BOSTON, June 22 (Reuters) - Engine No. 1 is launching an exchange traded fund (ETF) with $100 million in assets, a bet Main Street investors want portfolios to back environmental, social and governance (ESG) proposals on the heels of the hedge fund’s boardroom victory at ExxonMobil, company executives said.
Roughly four weeks after shareholders broadly supported Engine No. 1’s call for Exxon to improve its financial performance and overhaul its clean energy strategy by electing three of its directors to the oil giant’s board, the new firm is rolling out Transform 500 ETF, whose ticker will be “VOTE”.
The new ETF will invest in the 500 biggest U.S. stocks and track the Morningstar U.S. Large Cap Select Index. It seeks to differentiate itself from hundreds of similar portfolios by trying to change corporate behavior through annual voting on ESG proposals such as climate-related or gender pay equality issues.
The ETF may also, from time to time, engage with management directly to push for changes.
Engine No. 1 teamed up with Betterment, the digital investment advisory company with a network of 650,000 clients and $30 billion in assets, which will integrate the new ETF into all of its socially responsible investing strategies.
Until now fighting corporations to sell off divisions or replace top executives has largely been limited to activist hedge funds such as Starboard Value or Elliott Management.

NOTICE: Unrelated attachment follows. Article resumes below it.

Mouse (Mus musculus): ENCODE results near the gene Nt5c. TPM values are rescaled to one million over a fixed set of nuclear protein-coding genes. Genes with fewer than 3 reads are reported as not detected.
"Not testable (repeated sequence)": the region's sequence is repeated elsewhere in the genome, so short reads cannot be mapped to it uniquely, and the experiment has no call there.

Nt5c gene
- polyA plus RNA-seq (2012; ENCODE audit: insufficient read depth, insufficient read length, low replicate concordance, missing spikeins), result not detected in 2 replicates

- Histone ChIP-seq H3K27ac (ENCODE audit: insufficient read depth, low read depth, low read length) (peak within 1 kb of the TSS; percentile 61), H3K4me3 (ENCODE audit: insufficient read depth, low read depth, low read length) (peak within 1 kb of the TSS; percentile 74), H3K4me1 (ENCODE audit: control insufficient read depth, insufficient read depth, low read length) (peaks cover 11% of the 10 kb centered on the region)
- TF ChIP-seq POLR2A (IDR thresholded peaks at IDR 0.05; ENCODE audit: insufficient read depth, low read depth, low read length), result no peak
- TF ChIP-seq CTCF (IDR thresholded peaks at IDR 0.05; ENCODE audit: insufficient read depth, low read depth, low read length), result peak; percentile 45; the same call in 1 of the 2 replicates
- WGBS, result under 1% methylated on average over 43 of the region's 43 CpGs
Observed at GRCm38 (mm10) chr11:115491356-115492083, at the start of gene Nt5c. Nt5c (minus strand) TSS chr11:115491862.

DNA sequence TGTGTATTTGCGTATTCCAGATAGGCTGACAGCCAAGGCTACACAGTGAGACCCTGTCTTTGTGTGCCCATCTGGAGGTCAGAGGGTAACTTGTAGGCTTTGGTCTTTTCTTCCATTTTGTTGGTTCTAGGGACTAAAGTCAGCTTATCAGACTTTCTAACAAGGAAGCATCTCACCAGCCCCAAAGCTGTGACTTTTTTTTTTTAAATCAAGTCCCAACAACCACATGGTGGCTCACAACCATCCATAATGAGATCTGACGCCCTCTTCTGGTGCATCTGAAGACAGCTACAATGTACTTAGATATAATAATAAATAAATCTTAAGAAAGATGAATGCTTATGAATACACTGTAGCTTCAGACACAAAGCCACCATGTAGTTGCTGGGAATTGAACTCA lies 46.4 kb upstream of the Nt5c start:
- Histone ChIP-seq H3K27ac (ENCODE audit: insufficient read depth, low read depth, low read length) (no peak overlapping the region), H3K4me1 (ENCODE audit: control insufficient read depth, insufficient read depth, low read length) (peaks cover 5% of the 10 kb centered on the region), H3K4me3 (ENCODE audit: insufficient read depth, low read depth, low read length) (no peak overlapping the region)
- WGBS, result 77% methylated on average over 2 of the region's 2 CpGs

Engine No. 1, which launched with $250 million in December, is now offering products available to Main Street and Wall Street investors, tapping into retail investors’ frustration that their main stock portfolios often don’t address ESG concerns.
“We’re harnessing the power of investors in a new way to actually drive impact by how we vote our shares and work directly with companies,” said Michael O’Leary, managing director of Engine No. 1. The firm expects to create more ETFs.
Part of its allure will be low fees. VOTE’s annual expense ratio will be 0.05%, less than mutual funds that often charge between 0.5% and 1%. It is also far cheaper than the average activist hedge fund, which requires a minimum investment of one million dollars and often charges one-fifth of the profit in fees.
The new ETF will compete in a crowded field largely dominated by Vanguard, BlackRock and State Street. The firm hired executives who previously worked at BlackRock’s iShares business, Bain Capital, and J.P. Morgan among others. (Reporting by Svea Herbst-Bayliss, Editing by Sherry Jacob-Phillips)